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The Three Lions tax: is it fair for pubs to charge 50p more for a pint during England matches?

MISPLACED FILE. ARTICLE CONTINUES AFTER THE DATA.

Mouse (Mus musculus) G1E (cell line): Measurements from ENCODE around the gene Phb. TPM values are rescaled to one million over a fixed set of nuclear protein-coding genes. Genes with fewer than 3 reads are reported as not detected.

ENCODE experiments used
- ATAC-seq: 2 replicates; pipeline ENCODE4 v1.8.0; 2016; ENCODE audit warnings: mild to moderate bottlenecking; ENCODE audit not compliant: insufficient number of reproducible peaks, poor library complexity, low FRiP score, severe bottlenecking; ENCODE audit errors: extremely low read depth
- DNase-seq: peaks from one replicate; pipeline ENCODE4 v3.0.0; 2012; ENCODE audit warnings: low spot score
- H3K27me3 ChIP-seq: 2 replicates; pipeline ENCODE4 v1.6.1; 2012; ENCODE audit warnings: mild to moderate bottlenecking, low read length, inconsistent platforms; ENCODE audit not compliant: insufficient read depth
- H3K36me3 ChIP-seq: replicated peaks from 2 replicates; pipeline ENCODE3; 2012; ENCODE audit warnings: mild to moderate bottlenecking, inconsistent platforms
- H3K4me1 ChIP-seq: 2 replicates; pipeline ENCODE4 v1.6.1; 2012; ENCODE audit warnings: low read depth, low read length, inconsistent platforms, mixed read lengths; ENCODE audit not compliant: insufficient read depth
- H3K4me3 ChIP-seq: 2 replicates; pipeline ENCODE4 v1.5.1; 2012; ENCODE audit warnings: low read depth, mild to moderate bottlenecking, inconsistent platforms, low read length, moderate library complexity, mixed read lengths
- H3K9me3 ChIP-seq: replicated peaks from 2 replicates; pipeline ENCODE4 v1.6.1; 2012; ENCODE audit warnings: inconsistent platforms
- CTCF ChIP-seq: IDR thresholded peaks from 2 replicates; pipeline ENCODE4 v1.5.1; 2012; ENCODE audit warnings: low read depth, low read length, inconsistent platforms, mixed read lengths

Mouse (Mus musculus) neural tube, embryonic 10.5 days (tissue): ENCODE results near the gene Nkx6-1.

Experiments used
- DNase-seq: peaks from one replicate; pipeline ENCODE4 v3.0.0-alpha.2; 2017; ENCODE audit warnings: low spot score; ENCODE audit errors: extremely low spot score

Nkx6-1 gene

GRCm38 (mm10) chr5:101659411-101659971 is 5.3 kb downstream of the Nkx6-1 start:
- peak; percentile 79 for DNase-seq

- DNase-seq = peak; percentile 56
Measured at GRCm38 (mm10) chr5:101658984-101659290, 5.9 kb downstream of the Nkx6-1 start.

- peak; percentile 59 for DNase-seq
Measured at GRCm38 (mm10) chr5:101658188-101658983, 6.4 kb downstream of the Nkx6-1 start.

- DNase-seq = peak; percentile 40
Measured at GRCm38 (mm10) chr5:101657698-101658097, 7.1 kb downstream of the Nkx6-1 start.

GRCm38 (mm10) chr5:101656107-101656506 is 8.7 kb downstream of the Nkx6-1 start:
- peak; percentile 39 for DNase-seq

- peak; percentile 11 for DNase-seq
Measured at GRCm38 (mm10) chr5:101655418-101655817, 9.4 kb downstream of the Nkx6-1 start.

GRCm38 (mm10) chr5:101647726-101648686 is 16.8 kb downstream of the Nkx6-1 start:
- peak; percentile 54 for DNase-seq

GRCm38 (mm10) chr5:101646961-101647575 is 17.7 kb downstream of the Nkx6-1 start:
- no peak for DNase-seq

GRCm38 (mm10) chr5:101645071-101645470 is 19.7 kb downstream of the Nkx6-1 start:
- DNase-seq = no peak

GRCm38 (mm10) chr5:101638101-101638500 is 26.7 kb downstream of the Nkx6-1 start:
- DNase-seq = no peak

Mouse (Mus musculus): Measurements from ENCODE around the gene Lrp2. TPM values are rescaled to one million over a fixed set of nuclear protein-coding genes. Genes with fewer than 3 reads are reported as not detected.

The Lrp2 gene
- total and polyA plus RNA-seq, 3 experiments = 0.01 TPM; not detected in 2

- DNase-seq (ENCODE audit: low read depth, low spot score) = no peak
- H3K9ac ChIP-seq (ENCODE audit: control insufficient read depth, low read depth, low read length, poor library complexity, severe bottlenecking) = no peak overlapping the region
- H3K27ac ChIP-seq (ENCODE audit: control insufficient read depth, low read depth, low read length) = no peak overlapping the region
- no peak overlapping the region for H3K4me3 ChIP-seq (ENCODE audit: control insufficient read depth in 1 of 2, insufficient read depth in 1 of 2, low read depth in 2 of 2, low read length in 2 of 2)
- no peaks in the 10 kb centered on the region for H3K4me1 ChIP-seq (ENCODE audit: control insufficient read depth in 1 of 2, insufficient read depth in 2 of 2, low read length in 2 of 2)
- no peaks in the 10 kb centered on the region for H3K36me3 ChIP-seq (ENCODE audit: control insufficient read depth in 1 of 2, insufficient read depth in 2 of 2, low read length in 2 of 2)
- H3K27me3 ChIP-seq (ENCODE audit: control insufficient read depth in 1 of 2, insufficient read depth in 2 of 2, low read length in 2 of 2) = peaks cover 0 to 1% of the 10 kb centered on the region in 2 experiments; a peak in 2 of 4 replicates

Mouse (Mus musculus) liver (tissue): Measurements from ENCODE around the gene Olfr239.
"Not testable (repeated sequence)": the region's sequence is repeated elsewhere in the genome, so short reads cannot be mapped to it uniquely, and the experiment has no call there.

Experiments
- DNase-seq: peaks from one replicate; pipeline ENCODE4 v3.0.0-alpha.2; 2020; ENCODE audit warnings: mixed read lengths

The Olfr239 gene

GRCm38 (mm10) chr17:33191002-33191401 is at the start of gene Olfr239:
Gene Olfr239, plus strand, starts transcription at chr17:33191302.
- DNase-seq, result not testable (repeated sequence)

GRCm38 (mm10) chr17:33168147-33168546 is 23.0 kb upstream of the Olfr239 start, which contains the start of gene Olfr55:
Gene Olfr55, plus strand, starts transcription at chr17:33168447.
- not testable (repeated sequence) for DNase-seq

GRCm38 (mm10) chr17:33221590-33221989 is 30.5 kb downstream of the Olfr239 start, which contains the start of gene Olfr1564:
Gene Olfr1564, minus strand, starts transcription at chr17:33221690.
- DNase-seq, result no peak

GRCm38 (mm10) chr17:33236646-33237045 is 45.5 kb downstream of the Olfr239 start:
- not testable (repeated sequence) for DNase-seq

first_imgShare on Messenger … we have a small favour to ask. More people, like you, are reading and supporting the Guardian’s independent, investigative journalism than ever before. And unlike many news organisations, we made the choice to keep our reporting open for all, regardless of where they live or what they can afford to pay.The Guardian will engage with the most critical issues of our time – from the escalating climate catastrophe to widespread inequality to the influence of big tech on our lives. At a time when factual information is a necessity, we believe that each of us, around the world, deserves access to accurate reporting with integrity at its heart.Our editorial independence means we set our own agenda and voice our own opinions. Guardian journalism is free from commercial and political bias and not influenced by billionaire owners or shareholders. This means we can give a voice to those less heard, explore where others turn away, and rigorously challenge those in power.We hope you will consider supporting us today. We need your support to keep delivering quality journalism that’s open and independent. Every reader contribution, however big or small, is so valuable. Support The Guardian from as little as $1 – and it only takes a minute. Thank you. Share on Pinterest Share on Twitter Topics Since you’re here… Share on Facebook Food Pubs World Cup 2018 Pass notes Share via Email World Cup Share on LinkedIn Name: Three Lions Tax.Cost: Between 10p and 50p.Appearance Almost invisible.Of course. This government is always trying to pull the wool over our eyes. We should … This has nothing to do with the government.What’s it about then? “Three Lions” makes me think it must relate to that immortal band of heroes who have come to heal our nation, the England men’s football team. That’s right.Outrageous! This England squad should be tax-exempt for life, and all five penalty-takers instantly made dukes. Or maybe just an earldom for Henderson. No, no. You’re getting this all wrong. The “tax” in question is not being paid by the players, but by the England fans who watch matches at pubs owned by the mighty Stonegate group.What kinds of pubs are we talking about? Walkabout, Yates, Popworld …I see. Massive, rowdy booze barns. You might describe some of its establishments that way. Certainly the footage that emerged from Walkabout in Sheffield on Tuesday night, and after the Tunisia win, was … atmospheric.I remember. What great fun they’re having. And, of course, there was that business outside Walkabout in Plymouth, when one fan celebrated by jumping on to, then falling off, a moving car.That kind of fun is not so great. It’s a good metaphor for England at World Cups, though.True. Although we’re going to win them all now. Yeah … Anyway, the point is that Stonegate has raised drinks prices by as much as 50p a pint during England matches, to the consternation of the Sun, which first reported it.I see. And is consternation justified? Stonegate doesn’t think so. A spokesperson said: “Event pricing notices are displayed in certain venues.”That sounds suspiciously vague. The spokesperson added: “It is common practice … to implement event pricing when big events take place.” Apparently, it is needed to cover the cost of hiring more staff, using plastic glasses, cleaning up afterwards and so on.But hang on a minute … won’t the pubs also make more money because they sell more drinks? Yes, that’s a rather good point. In fact, Stonegate recently said it expected to make an extra £6m from this World Cup.You would think that would buy a few plastic glasses. You would. What’s more, not every big venue raises drinks prices during matches, and at least one pub industry expert says it is not “common practice” at all.Still, if people choose to pay, they choose to pay. It’s like Uber surge pricing, I suppose. Sure. And everyone loves Uber right …? Oh.Do sing: “Thirty pence more hurt/Never stopped me drinking.”Don’t sing: “It’s on at home/It’s on at home/It’s on at/The football’s on at home.” features Share on WhatsApp Support The Guardian Reuse this contentlast_img

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